full-scale replica of an intact Parthenon which was originally
constructed to house
the art exhibition for the 1897 Tennessee Centennial Exposition. The
structure was intended to reflect Nashville's claim to be the "Athens
of the South" a nickname that can be traced back to the 1840s. The name
city's dedication to education with many of the area's earliest
focused on classical education.
This Nashville Parthenon continues to perform its original
mission today and displays works, all oils on canvas, dating 1765-1923
the Cowan Collection. The art museum also contains the largest piece of
indoor sculpture in the Western world, a 42 foot tall statue of Athena,
goddess of wisdom, warfare and the arts.
Nashville Cowboy Church: 2416 Music
Valley Drive across from the Opryland Hotel. (615) 859-1001
After a big Saturday night on the town enjoying all that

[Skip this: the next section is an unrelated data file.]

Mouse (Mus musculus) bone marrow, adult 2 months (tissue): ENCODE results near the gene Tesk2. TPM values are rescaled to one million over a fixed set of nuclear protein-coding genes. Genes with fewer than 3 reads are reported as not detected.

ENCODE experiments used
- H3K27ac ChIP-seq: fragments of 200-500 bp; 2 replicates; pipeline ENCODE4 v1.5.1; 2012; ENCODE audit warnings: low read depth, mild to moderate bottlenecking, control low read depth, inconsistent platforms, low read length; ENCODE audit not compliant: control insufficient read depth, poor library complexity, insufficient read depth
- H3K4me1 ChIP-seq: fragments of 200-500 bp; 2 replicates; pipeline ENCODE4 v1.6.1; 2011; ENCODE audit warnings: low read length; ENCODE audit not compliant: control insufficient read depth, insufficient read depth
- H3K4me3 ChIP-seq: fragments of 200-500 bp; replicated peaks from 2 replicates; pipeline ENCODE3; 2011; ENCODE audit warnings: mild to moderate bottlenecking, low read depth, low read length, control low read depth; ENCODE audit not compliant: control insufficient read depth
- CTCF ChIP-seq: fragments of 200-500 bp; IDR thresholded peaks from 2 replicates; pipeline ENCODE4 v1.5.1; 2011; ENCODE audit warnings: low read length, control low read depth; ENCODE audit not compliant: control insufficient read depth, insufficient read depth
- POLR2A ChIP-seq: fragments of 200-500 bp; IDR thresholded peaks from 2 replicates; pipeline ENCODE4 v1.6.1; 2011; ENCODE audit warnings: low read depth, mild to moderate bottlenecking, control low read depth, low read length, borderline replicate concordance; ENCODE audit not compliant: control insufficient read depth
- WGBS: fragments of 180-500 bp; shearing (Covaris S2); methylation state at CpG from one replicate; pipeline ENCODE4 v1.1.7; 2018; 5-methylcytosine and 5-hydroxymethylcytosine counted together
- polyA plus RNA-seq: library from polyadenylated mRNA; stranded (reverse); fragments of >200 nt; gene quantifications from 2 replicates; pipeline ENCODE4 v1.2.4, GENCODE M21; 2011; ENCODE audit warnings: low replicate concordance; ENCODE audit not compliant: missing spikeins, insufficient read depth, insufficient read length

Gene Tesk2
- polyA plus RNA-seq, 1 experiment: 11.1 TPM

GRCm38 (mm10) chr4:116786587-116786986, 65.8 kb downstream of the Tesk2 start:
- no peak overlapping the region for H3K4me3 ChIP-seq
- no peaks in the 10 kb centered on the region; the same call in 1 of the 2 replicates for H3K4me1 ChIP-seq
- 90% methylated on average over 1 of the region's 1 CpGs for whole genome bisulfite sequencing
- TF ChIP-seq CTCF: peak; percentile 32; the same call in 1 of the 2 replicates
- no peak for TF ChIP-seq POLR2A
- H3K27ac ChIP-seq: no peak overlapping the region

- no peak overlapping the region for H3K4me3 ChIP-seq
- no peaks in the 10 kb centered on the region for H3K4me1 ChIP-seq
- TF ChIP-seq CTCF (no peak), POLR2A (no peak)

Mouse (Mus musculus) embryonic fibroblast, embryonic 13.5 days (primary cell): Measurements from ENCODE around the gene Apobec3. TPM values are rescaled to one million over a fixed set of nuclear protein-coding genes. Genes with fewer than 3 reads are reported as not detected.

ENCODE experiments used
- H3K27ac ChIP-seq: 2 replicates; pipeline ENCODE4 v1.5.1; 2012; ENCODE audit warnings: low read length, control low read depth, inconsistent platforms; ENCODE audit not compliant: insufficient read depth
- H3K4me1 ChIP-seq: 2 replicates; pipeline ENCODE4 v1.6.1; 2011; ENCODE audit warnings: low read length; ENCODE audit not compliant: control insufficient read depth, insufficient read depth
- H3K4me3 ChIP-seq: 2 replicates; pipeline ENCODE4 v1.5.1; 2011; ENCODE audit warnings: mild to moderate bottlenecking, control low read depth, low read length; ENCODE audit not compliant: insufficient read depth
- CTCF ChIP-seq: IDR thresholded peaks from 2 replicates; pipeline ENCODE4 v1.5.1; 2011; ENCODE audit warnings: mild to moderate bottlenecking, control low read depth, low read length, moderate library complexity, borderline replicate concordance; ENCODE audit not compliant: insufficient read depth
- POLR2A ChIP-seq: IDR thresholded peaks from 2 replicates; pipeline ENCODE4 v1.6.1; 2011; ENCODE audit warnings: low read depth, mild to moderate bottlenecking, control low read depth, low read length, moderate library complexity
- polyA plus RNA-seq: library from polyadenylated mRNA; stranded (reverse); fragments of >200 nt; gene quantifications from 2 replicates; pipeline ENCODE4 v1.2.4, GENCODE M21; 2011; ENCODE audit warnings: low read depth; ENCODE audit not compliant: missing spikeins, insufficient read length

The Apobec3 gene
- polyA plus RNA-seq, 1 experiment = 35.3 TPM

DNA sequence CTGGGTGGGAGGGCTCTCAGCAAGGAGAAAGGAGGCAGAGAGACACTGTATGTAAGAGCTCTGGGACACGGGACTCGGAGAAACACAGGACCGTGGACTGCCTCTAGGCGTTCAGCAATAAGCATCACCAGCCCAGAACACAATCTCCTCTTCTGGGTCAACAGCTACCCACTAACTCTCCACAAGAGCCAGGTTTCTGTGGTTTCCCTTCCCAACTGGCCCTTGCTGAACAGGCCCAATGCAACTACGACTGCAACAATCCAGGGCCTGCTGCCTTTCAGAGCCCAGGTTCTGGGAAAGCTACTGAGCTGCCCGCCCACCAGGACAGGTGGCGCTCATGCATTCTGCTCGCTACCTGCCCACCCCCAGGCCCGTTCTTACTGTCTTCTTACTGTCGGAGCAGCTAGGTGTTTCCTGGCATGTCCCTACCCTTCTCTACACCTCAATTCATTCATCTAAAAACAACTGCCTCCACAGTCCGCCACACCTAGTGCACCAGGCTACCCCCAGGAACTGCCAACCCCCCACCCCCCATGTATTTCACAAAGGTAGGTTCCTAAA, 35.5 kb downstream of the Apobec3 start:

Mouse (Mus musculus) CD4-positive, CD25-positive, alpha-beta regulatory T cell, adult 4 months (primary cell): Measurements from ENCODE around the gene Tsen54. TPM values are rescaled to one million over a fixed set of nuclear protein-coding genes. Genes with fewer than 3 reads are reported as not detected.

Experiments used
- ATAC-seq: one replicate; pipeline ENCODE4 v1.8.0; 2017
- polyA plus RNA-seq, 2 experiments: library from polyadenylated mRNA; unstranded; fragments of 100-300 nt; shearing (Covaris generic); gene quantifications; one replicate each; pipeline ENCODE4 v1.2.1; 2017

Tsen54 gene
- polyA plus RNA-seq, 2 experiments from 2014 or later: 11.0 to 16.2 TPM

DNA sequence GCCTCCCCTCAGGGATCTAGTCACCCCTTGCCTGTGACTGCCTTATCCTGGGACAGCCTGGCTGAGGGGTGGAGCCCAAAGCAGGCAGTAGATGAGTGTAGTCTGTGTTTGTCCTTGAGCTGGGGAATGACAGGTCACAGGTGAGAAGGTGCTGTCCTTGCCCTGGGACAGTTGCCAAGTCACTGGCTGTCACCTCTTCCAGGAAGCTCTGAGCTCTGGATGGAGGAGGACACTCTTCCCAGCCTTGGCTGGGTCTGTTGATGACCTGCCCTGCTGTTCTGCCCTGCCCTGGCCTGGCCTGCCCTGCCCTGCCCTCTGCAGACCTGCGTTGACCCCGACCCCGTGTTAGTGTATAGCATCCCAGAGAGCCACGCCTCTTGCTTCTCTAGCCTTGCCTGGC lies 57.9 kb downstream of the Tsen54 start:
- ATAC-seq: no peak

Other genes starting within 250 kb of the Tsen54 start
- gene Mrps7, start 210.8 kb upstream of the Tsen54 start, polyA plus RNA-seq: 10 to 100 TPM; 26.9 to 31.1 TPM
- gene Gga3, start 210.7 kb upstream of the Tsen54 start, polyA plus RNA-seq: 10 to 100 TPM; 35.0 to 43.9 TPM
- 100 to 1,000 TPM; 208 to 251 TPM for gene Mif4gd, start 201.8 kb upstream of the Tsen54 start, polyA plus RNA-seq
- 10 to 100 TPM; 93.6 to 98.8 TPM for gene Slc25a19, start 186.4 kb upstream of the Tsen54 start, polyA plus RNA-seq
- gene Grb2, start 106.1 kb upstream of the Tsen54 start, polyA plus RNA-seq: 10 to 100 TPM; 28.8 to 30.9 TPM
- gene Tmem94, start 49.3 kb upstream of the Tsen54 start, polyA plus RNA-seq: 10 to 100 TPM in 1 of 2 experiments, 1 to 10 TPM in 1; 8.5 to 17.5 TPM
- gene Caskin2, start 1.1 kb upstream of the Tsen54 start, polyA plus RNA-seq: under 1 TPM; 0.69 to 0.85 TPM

Nashville has to offer, you may be ready for some redemption. The place
to go is the Cowboy Church on Sundays at 10 a.m. in the Texas
Troubadour Theatre. The
theatre, used for musical productions during the week, hosts this
under the direction of Dr. Harry Yates accompanied by a full country
band, complete with backup singers, lights, curtains, and backdrops.
The fast moving interdenominational service features many old
time country music artists performing their favorite gospel songs.
the musical line-up is Joanne Cash Yates, sister of the legendary
Cash. The Cowboy Church has earned the reputation: "Nothing Else Feels
Like It!" Visitors from around the world are welcomed every Sunday and
away with a more literal appreciation for the phrase "pass the hat"
the offering is made cowboy style.